“Hey! Are we playing horseshoes, honey? No, I don’t think we are.
You’re close! (Close!) But no cigar!”
– Weird Al Yankovic, Close But No Cigar
This one’s for Cloud Divider, who asked how the SFC stacks up against High-Space and the old SF Toolkits… A bit like this, CD; as you can see I got carried away, and wound up with something too big for a comment.
SFC VS HIGH-SPACE
While both of these focus on the space opera subgenre of science fiction, they’re looking at different versions of it.
The Sci Fi Companion emulates the kind of space opera written in the 1950s, 1960s and 1970s. It’s good for campaigns with the look and feel of Poul Anderson’s Polesotechnic League or Terran Empire, E C Tubb’s Dumarest saga, H Beam Piper’s Future History, Frank Herbert’s Dune series; movies like Star Wars; TV shows like Battlestar Galactica; games like Traveller, Star Frontiers, BattleTech. This is SF as Westerns-with-rayguns, and I’d say it’s closer to the original Star Wars movies than anything else in fiction.
High-Space mimics the sort of space opera written from the late 1980s onwards, by authors like Iain Banks, Alastair Reynolds, or Neal Asher; or games like Halo or Mass Effect. I can’t think of any movies or TV shows in this subgenre, but no doubt they exist. Transhumanism is central to the setting, with characters routinely being clones, cyborgs, AI software in robot bodies, sentient starships and what have you. For me, it resonates most with the videogame Mass Effect.
Mechanically, the main differences are these:
- The SFC doesn’t add much as far as character creation goes; a couple of Knowledge skills, a handful of new Edges and Hindrances, and off you go. High-Space takes SW character generation and overlays careers and cultures, which for the most part give you a little character backstory and a couple of mandatory skills.
- The SFC gives you a point-buy alien builder for making your own races. High-Space treats races as trappings for one of a half-a-dozen racial archetypes.
- High-Space is set in a post-scarcity economy; the gear PCs have depends on their Rank rather than their available cash.
- The SFC has a wider range of gear, especially weapons, but High-Space has a stronger focus on computers and hacking.
- High-Space essentially treats starships as characters; in SFC, they’re just another type of vehicle. However, the rules in SFC are much easier for me to understand; I would love to use the High-Space rules as a plug-in (which incidentally they are designed for) but I found too many unanswered questions and violations of the laws of physics. Yes, I could house-rule around those, but I pay publishers for this stuff so that I don’t have to do that.
- High-Space has a default setting, The Lantern, already specified. The SFC doesn’t.
SFC VS TOOLKITS
At the top level, the difference is one of style. The toolkits presented options (different ways to design a starship, for example), and encouraged the GM to pick one, or use them as inspiration for his own custom method; they offered advice and guidance. The Companion is more prescriptive, offering a single starship design method as the approved approach; it offers actual rules.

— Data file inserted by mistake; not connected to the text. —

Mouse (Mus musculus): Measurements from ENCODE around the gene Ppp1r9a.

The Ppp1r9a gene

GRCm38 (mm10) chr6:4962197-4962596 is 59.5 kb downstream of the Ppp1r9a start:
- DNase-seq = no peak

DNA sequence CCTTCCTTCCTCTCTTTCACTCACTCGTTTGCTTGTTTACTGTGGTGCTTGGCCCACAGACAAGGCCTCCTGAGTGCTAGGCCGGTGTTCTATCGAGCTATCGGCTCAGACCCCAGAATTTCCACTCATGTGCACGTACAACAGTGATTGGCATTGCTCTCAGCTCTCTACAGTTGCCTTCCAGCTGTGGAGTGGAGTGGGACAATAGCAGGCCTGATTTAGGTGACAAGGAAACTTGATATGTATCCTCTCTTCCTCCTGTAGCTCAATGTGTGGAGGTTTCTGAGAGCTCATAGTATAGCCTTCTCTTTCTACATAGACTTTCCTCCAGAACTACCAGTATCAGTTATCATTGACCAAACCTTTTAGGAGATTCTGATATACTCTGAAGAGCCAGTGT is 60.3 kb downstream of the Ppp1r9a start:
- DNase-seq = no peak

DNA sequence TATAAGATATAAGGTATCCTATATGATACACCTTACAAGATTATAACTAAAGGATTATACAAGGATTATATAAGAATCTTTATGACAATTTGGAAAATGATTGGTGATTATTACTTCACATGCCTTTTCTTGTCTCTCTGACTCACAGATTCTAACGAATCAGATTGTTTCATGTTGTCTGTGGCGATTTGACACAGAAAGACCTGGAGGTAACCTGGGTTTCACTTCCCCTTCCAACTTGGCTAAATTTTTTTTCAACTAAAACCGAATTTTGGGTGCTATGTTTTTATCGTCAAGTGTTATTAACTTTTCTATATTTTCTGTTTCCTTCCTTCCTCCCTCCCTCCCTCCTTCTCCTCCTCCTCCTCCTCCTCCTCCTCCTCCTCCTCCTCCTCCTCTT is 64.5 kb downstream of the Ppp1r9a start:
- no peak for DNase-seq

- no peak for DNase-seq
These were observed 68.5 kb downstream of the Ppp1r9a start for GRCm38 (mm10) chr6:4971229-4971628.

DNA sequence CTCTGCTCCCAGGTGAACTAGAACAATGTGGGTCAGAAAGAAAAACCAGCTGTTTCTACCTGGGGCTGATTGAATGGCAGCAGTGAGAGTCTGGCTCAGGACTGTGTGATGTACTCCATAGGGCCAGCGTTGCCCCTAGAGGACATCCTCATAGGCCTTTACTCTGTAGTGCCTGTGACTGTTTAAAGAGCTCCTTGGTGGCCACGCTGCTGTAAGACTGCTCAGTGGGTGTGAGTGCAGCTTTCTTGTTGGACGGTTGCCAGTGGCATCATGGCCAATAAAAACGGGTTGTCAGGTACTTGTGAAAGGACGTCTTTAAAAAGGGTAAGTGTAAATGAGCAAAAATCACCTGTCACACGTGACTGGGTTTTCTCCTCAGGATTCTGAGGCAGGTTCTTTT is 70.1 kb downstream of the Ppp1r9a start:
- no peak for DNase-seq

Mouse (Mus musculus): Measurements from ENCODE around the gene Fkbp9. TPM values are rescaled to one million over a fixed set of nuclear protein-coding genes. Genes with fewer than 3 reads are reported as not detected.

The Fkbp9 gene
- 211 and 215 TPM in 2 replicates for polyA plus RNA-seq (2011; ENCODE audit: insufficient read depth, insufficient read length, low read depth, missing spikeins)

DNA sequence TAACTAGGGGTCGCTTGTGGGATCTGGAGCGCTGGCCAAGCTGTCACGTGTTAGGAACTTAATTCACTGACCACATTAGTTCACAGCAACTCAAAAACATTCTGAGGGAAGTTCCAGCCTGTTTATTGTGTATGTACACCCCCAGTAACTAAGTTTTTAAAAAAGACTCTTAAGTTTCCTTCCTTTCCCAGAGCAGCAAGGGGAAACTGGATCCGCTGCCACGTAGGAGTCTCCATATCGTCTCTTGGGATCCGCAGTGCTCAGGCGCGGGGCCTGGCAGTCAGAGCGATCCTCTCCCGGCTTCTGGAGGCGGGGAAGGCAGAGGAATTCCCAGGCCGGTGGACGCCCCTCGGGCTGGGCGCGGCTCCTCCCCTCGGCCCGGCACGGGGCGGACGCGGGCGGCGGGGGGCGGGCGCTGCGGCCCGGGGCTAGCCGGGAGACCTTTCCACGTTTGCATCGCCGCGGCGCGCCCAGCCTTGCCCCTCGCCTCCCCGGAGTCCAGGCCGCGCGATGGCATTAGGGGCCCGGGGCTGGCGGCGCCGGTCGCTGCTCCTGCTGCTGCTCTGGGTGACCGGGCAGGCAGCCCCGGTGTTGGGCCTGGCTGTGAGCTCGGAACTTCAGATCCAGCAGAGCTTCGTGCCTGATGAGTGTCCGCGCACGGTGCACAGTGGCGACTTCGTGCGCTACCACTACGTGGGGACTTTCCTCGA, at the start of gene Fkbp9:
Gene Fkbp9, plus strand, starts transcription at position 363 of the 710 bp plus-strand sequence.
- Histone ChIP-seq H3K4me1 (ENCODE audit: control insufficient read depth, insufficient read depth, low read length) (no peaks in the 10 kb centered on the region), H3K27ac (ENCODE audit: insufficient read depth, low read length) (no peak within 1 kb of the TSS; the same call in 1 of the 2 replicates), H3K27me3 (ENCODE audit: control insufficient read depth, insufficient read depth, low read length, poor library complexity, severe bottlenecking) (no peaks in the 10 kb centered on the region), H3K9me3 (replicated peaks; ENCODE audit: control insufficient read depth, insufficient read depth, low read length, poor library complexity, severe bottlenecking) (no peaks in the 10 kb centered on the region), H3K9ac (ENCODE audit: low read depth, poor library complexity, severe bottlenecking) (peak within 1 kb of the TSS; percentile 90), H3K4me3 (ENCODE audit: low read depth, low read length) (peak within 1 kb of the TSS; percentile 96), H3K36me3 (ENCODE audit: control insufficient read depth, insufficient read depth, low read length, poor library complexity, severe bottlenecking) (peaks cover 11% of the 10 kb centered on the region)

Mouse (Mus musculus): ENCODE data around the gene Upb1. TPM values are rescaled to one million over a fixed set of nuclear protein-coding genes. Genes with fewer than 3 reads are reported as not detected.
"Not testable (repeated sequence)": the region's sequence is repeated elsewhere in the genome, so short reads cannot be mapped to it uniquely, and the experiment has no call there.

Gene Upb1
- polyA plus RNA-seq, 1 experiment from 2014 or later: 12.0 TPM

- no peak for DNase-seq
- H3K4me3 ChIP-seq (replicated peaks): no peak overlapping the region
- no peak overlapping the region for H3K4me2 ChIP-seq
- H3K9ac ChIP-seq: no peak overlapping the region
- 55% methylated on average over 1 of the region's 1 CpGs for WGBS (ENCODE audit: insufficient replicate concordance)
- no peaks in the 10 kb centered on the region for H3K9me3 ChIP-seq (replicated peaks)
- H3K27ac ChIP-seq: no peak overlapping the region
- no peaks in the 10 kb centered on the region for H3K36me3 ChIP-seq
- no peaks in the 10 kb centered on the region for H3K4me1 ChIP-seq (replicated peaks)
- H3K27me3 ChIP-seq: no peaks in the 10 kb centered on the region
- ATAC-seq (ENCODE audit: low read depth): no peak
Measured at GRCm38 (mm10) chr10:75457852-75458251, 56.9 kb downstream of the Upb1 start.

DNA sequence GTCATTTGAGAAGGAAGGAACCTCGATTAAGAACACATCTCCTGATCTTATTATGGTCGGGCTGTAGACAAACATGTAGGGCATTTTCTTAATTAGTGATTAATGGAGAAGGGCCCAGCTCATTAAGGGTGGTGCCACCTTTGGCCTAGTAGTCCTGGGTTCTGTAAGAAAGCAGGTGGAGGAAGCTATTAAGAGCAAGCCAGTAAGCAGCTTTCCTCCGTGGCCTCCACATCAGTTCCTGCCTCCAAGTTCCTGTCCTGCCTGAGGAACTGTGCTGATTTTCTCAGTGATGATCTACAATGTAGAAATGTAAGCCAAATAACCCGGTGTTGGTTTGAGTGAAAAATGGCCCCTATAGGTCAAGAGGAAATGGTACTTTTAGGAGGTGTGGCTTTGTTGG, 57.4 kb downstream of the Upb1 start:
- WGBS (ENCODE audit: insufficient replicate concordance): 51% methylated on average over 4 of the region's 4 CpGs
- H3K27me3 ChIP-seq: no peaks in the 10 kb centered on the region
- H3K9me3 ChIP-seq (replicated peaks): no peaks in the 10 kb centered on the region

Things the Companion adds:
- Nothing I’ve noticed. I could’ve missed something, mind.
Things it takes away:
- The random alien creature generator. I get the feeling some of the actual creatures are gone too, but the page count is about the same, so maybe I’m wrong.
- The Weird Science Edges and notes on that Arcane Background.
- The superhero lair generator (from Necessary Evil).
- Much of the GM’s advice on setting design.
- I’m sure the total number of example vehicles, power armour suits etc. is lower; I haven’t checked to see if the surviving ones are new, or recycled.
- Psionics and extra powers (which I think, but have not checked, are mostly in SWD now).
- The notes on time travel.
Things it changes:
- It’s aligned with Savage Worlds Deluxe rather than the earlier Explorers’ Edition. This doesn’t change much other than the chase rules.
- Hacking and cyberspace. This is simplified, with a suggestion to use Interface Zero if you want more complexity.
Of the three – High-Space, the SF toolkits, or the Sci Fi Companion – I prefer the Companion, for these reasons:
- It’s easier for me to understand and explain to players. High-Space is unclear to me in places, and the toolkits offer too many options.
- It’s a single, tightly-integrated book. Both of the other options are composed of three books, and the toolkits by their nature are not such a cohesive whole.
- It’s closest to the type of game I like to run best, no doubt due to a youth misspent reading Poul Anderson and E C Tubb, and playing Classic Traveller.
Is there anything that makes the Companion a “must-have”? That depends on what you want. In my case, I like it for the vehicle and ship design rules, but I could (and have) run SF games without it. My usual rule of thumb is that if I’m still using it on a regular basis a year after I bought it, it graduates to “must have”. Let’s see if I’m still as enthusiastic about it in January 2015…